Michael Gove is “a train-track thinker, with a lack of imagination,” says the leading children’s author Sally Gardner, speaking at the Telegraph Bath Festival of Children’s Literature.
During a discussion at the festival, she said that Gove’s policies are out of touch and ineffectual in inspiring a new generation of children to read.
This came in the week after 200 children’s writers and academics, including the poet laureate Carol Ann Duffy, wrote a letter expressing their dismay at Gove’s regime of tests and targets inherited from the last government, which they say are damaging children.
Gardner said that Gove’s narrow, train-track attitudes were stifling children’s creativity. She added that this reflected the enduring culture of the education department more generally.
“I think we educate to the wrong strengths in the orchestra,” she said. “Our education system is not broad enough. It’s not imaginative enough.”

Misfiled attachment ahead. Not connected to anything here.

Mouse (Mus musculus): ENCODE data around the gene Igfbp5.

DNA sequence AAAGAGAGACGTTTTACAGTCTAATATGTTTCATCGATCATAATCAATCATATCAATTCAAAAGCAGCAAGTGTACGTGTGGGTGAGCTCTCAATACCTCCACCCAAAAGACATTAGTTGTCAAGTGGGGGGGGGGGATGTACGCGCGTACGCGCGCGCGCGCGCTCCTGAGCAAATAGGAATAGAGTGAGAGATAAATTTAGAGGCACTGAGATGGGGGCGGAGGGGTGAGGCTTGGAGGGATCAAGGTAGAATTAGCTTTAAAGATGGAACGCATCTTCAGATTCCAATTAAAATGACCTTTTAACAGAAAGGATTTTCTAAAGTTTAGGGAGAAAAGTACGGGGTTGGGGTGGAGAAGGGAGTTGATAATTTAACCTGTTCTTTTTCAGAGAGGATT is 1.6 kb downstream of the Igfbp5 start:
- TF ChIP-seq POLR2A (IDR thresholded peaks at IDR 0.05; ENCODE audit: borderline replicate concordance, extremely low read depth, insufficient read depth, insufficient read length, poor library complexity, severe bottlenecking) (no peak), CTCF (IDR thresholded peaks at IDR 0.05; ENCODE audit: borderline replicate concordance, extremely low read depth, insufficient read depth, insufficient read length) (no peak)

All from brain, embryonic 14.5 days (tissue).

She noted that it was an indictment of the system that so many dyslexic children fell between the cracks, many ending up in prison, or, she joked, like her, at art school.
Gardner, who is herself severely dyslexic, has campaigned for greater understanding of the condition. Her novel Maggot Moon, which won the Carnegie medal earlier this year, featured a dyslexic hero living in a dystopian world. It offered a vision of how dyslexia doesn’t need to be seen as a negative force, but can be powerful and even liberating.
At the same event, the children’s writer and artistic director of the festival, David Almond, said Gove should stop issuing directives from Whitehall and spend more time in schools up and down the country. I would love to see this happen actually. In fact why don’t you come down to the secondary school that I mentor in at 3pm and I’ll tell you what I think Mr Gove. I would love to see what you can come up with now you lost your advisor.